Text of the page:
Diffuse panbronchiolitis is a chronic inflammatory disease that is manifested in a diffuse fashion in both lungs in the region of the respiratory bronchioles. Typical features of the lesions are thickening of the walls of the bronchioles, with infiltration of lymphocytes, plasma cells, and histiocytes; proliferation of lymphfollicles; accumulation of foamy cells within the wall and neighboring area; and extension of these inflammatory changes toward the peribronchiolar tissues review.
The treatment for this disease used to involve steroid administration and oxygen inhalation in the first stage, and antibiotics, expectorants, and bronchodi-lators in the advanced stage. Prognosis was poor, however, especially when there was super infect ion with P aeruginosa. In 1984, Kudoh et al reported that low dose long-term EM therapy was effective in chronic lower respiratory tract disease, including DPB, and that great improvements were shown in clinical symptoms. Since that time, this has been the preferred therapy for DPB. Its mechanism of action, however, remains obscure.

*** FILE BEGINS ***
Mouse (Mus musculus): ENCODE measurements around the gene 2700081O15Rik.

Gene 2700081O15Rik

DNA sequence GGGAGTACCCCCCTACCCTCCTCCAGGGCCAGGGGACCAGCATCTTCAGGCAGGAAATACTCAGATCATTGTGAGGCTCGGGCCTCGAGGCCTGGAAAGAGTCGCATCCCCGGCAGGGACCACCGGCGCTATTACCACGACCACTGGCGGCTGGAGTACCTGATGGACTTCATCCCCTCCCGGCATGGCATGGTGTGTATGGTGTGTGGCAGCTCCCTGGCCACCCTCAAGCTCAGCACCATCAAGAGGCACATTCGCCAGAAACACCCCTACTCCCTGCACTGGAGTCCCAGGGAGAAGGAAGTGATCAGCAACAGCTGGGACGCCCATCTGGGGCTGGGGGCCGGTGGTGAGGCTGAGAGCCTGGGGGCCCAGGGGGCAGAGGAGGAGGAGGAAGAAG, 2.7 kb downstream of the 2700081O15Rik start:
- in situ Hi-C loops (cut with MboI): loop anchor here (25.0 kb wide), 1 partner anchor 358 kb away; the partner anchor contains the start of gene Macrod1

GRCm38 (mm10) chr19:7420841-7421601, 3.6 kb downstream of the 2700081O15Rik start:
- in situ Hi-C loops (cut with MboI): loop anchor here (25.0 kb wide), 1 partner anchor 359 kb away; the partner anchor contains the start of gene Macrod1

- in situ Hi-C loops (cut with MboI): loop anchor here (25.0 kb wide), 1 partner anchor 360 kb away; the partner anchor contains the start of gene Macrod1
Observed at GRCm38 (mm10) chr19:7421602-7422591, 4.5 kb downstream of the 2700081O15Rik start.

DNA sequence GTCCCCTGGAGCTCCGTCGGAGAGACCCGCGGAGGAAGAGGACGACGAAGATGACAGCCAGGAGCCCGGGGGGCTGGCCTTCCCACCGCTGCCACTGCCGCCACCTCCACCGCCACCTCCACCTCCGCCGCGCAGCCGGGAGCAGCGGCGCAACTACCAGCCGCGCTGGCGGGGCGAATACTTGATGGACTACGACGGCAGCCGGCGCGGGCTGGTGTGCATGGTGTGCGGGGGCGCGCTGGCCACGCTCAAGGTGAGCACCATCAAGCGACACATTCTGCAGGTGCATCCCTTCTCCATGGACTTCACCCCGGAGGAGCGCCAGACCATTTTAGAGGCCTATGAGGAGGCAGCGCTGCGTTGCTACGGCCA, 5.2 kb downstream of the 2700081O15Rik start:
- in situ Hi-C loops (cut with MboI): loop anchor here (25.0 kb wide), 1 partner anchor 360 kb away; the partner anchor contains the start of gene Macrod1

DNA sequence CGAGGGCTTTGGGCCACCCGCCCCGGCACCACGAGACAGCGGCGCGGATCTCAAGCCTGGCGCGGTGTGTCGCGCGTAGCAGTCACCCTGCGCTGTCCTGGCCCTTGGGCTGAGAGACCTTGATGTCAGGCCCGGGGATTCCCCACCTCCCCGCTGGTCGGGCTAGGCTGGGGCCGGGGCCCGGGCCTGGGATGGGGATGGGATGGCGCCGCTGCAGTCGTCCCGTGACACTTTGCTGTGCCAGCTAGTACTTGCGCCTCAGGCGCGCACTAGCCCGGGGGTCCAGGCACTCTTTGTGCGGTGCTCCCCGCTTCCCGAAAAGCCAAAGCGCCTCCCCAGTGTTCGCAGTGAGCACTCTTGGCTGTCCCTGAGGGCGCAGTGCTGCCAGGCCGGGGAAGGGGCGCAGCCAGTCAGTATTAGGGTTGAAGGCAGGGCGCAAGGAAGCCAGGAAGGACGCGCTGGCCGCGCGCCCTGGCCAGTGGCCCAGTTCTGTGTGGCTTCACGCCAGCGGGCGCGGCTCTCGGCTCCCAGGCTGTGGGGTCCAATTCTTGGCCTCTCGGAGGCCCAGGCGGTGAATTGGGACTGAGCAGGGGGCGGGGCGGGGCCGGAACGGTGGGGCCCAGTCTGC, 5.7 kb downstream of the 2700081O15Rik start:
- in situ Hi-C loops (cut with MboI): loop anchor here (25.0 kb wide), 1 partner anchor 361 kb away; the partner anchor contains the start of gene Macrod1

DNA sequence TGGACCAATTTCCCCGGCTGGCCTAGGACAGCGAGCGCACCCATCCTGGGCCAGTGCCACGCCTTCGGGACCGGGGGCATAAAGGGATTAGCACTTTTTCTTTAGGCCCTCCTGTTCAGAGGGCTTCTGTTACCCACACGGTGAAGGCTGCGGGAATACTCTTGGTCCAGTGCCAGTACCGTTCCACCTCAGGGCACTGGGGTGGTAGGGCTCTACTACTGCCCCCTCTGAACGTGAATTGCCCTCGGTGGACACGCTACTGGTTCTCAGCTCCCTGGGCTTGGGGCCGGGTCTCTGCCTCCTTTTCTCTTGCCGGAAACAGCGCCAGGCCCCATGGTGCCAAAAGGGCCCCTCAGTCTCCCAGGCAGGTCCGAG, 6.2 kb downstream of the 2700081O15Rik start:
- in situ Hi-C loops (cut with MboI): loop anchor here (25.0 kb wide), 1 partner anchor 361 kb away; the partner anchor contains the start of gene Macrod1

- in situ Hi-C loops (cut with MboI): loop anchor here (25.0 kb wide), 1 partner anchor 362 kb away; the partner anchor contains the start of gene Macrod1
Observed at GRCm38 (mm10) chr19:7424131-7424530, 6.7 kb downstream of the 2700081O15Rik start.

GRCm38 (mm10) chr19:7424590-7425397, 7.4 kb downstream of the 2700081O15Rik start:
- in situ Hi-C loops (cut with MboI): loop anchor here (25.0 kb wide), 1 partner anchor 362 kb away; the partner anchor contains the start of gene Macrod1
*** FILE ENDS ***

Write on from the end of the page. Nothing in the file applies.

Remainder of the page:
Antibiotics generally act directly on infecting micro-organisms. For example, the tetracyclines inhibit bacterial protein synthesis by binding to the 30S subunits of bacterial ribosomes. Chloramphenicol acts on the 50S ribosomal subunit and suppresses peptidyl transferase. Erythromycin, a broad-spec-trum macrolide antibiotic commonly used in patients with lower respiratory infections, also interferes with bacterial protein synthesis by binding to the ribosomal subunit.
On the other hand, many investigators have found that some commonly used antibiotics exert their effects by influencing host defense mechanisms, eg, by acting on neutrophil chemotaxis, lymphocyte transformation, delayed hypersensitivity, and so on. In 1950, Munoz and Geister showed that chlortetracycline inhibited normal human leukocyte phagocytosis, and they addressed the question of antibiotic modulation of the immune system.